G7 leaders accuse Russia of unfair trading practices on fish, seafood

The 2024 gathering of G7 nations' leaders sitting around a large desk
The leaders of the Group of Seven (G7) nations issued a joint statement that included criticisms of Russia's seafood trade practices | Photo courtesy of G7 Italia
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The leaders of the Group of Seven (G7) nations, which met in Apulia, Italy, from 13 to 15 June, have issued a lengthy “Communiqué” that includes criticism of Russia’s seafood-trading practices.

The statement covers topics ranging from fostering partnerships in African countries to committing to support Ukraine in its war against Russia. 

“We express concern about Russia’s environmentally unsustainable and unfair trading practices regarding fish and seafood products,” the communiqué states.

U.S. Senator Dan Sullivan (R-Alaska) issued a statement on 18 June welcoming the language in the communiqué. Sullivan originally called for the U.S. to issue a total ban on Russian seafood imports in 2022, which prompted U.S. President Joe Biden to later follow up with an executive order banning imports that he later expanded to include imports of Russia-originated seafood processed in third countries.

“Sullivan envisions the G7 statement as a major first step toward America’s allies implementing comprehensive sanctions on Russian seafood imports, in light of Russia’s unfair seafood trade practices and brutal invasion of Ukraine,” Sullivan’s press office said in a statement.

Sullivan said he met with U.S. Secretary of Commerce Gina Raimondo to discuss including the language on Russia in the G7 statement, and said he later met with U.S. Secretary of State Antony Blinken and U.S. Deputy Secretary of State Kurt Campbell to talk through the issue on 4 June.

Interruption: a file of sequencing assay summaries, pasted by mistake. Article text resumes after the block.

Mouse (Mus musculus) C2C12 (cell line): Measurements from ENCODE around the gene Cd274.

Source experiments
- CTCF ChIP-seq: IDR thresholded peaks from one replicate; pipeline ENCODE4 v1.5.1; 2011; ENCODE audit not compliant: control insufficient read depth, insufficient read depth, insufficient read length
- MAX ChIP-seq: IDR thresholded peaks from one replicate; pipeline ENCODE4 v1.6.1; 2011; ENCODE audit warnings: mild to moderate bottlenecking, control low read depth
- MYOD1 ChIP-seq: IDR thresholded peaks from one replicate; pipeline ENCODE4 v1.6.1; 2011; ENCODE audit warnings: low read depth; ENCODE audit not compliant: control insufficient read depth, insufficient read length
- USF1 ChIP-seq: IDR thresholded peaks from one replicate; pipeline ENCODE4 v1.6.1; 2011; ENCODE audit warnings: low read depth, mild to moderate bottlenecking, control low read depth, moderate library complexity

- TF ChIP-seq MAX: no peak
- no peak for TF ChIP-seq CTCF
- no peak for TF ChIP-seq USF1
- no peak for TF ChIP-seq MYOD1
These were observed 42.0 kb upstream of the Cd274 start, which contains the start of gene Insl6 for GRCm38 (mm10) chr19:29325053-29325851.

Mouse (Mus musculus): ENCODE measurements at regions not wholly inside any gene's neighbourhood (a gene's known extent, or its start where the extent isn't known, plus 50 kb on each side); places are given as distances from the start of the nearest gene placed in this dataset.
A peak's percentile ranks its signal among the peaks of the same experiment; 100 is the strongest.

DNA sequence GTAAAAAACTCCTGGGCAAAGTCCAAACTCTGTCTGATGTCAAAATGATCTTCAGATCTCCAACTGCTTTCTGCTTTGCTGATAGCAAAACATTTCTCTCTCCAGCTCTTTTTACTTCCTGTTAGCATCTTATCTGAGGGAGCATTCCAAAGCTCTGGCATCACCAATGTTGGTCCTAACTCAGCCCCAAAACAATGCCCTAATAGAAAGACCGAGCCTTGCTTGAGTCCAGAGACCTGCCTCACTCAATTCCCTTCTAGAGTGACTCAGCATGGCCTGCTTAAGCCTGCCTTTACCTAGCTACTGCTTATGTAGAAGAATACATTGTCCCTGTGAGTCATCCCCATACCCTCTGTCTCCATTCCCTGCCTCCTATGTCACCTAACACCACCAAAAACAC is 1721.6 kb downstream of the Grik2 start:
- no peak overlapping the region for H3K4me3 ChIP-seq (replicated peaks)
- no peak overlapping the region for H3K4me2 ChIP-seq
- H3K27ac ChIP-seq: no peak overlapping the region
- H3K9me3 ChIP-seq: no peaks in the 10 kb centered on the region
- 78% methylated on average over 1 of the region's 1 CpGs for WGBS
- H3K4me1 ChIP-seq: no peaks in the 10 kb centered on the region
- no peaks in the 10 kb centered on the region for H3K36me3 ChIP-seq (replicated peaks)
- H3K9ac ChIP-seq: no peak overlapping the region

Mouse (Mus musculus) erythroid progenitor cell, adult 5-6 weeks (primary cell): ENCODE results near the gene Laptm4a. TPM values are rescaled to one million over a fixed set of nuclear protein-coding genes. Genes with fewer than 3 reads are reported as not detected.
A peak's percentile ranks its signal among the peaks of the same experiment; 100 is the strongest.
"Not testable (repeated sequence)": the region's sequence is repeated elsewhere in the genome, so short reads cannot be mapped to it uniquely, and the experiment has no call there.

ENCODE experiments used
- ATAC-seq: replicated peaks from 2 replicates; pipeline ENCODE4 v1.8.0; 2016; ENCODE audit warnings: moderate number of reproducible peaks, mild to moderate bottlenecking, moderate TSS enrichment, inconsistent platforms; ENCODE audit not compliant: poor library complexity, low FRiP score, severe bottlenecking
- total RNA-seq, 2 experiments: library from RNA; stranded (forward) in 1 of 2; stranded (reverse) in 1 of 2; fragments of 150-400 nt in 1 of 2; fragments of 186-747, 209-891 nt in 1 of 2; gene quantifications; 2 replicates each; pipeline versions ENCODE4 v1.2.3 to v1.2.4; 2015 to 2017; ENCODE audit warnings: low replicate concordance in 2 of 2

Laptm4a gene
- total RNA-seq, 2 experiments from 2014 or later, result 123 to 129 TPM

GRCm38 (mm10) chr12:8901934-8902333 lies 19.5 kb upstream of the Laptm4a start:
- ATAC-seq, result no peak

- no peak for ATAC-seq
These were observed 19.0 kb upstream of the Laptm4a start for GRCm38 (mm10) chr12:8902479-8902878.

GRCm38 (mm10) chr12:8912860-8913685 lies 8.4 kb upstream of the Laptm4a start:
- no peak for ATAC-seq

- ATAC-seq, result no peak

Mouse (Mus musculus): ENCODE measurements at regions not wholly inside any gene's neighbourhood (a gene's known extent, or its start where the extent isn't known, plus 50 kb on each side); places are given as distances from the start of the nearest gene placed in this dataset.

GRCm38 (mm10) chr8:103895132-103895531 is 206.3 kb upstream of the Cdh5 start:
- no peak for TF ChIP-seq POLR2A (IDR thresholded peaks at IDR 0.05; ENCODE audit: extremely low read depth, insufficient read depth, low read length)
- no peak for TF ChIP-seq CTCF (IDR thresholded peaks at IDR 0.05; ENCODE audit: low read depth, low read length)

“The Putin regime is engaged in an all-out price war against America’s fishermen and seafood industry an economic retaliatory attack against America and our allies for standing against the brutal invasion of Ukraine,” Sullivan said. “The Russians have calculated that, by employing recklessly unsustainable fisheries practices, they can drive prices low enough for long enough to force American fishermen and processors out of business.”

Sullivan said he worked “relentlessly” to have the language included in the G7 statement to help the Alaska fishing industry. 

“The key now is follow-through ensuring our allies enact comprehensive sanctions on Russian seafood consistent with this G7 statement, which will end this race to the bottom, support our fishermen, and weaken the dictators in Moscow and Beijing,” he said. 

The G7 statement also comes soon after Russia instituted a rule change that streamlined its efforts to fish outside of its exclusive economic zone (EEZ). That change, according to Russia’s Federal Fisheries Agency (Rosrybolovstvo), will allow fishing vessels to fish in international waters in the absence of decisions by interstate bodies, and it declares Russia has the authority to establish a total allowable catch in those areas.

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